Refinancing applications are a significant portion of all mortgage applications, according to the Mortgage Bankers Association (MBA). In part, this may be because relatively low mortgage interest rates have encouraged homeowners to restructure their finances.

However, whether or not a mortgage refinances is right for you depends more on individual circumstances than this week's mortgage interest rates. Here are nine key considerations to review before applying for a home refinance.

1. Know Your Home's Equity

The first qualification you will need to refinance is equity in your home. The good news is that home values have been on the rise and the share of underwater homeowners has dropped significantly, according to Len Kiefer, deputy chief economist of Freddie Mac. Still, some homes have not regained their value, and some homeowners have low equity. Refinancing with little or no equity is not always possible with conventional lenders, but some government programs are available. The best way to find out if you qualify for a particular program is to visit a lender and discuss your individual needs. Homeowners with at least 20% equity will have an easier time qualifying for a new loan.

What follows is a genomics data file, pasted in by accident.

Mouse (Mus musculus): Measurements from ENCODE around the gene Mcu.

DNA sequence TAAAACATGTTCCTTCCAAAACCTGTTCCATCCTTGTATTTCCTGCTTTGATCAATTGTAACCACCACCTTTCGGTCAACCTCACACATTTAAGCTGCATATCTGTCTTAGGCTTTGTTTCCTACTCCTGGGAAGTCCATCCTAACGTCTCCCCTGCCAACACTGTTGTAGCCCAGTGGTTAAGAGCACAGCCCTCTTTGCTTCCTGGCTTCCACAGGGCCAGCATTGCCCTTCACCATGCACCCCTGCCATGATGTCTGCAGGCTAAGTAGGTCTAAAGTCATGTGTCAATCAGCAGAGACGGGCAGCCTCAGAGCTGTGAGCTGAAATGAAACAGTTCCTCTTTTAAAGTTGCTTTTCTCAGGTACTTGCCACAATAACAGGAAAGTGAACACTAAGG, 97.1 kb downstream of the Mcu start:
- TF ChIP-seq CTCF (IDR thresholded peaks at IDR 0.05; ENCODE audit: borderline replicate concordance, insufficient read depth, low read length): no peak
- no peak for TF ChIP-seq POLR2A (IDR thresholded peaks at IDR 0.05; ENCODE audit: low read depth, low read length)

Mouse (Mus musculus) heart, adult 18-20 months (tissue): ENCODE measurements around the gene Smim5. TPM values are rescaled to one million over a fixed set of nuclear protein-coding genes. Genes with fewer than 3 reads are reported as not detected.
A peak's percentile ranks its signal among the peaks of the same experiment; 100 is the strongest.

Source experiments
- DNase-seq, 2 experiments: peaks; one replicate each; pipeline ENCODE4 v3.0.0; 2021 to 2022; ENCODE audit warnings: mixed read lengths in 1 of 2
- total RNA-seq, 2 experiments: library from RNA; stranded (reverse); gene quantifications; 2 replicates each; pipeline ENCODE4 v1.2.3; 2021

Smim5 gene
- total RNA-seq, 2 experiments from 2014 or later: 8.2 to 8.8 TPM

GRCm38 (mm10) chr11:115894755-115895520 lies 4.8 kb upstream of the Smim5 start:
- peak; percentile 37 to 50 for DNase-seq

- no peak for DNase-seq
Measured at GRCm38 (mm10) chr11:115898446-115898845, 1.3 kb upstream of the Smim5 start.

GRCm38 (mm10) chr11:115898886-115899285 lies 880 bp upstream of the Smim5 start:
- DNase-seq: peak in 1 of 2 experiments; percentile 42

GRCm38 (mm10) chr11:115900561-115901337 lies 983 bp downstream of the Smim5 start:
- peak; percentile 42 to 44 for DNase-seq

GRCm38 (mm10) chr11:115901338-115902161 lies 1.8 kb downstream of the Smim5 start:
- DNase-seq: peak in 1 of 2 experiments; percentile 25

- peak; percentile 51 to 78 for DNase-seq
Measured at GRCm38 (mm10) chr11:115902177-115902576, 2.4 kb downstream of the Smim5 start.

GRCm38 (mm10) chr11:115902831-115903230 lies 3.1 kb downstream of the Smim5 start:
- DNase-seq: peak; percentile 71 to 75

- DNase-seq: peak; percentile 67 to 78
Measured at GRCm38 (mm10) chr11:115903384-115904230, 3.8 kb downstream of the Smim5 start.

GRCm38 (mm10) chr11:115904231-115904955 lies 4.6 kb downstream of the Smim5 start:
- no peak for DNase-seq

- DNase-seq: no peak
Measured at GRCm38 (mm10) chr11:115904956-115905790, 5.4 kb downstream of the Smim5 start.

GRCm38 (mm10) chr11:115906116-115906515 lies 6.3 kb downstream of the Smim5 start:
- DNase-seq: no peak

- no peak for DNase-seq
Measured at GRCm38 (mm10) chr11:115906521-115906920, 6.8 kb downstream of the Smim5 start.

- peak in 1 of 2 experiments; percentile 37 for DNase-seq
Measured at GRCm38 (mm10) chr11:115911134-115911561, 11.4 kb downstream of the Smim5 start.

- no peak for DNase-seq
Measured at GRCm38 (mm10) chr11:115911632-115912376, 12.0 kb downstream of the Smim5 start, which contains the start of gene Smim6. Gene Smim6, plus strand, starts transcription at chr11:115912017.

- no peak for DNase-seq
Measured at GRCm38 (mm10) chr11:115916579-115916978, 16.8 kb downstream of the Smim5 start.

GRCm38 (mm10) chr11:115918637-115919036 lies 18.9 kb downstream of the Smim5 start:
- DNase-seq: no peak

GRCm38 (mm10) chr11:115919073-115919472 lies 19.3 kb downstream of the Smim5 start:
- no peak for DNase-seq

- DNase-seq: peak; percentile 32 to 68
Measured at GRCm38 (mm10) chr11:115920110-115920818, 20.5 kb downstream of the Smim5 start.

2. Know Your Credit Score

Lenders have tightened their standards for loan approvals in recent years, so some consumers may be surprised that even with good credit they will not always qualify for the lowest interest rates. Typically, lenders want to see a credit score of 760 or higher in order to qualify for the lowest mortgage interest rates. Borrowers with lower scores may still obtain a new loan, but the interest rates or fees they pay may be higher.

Key Takeaways

  • Before you decide whether or not to refinance your mortgage, make sure that you have adequate home equity—at least 20% will make it easier to qualify for a loan.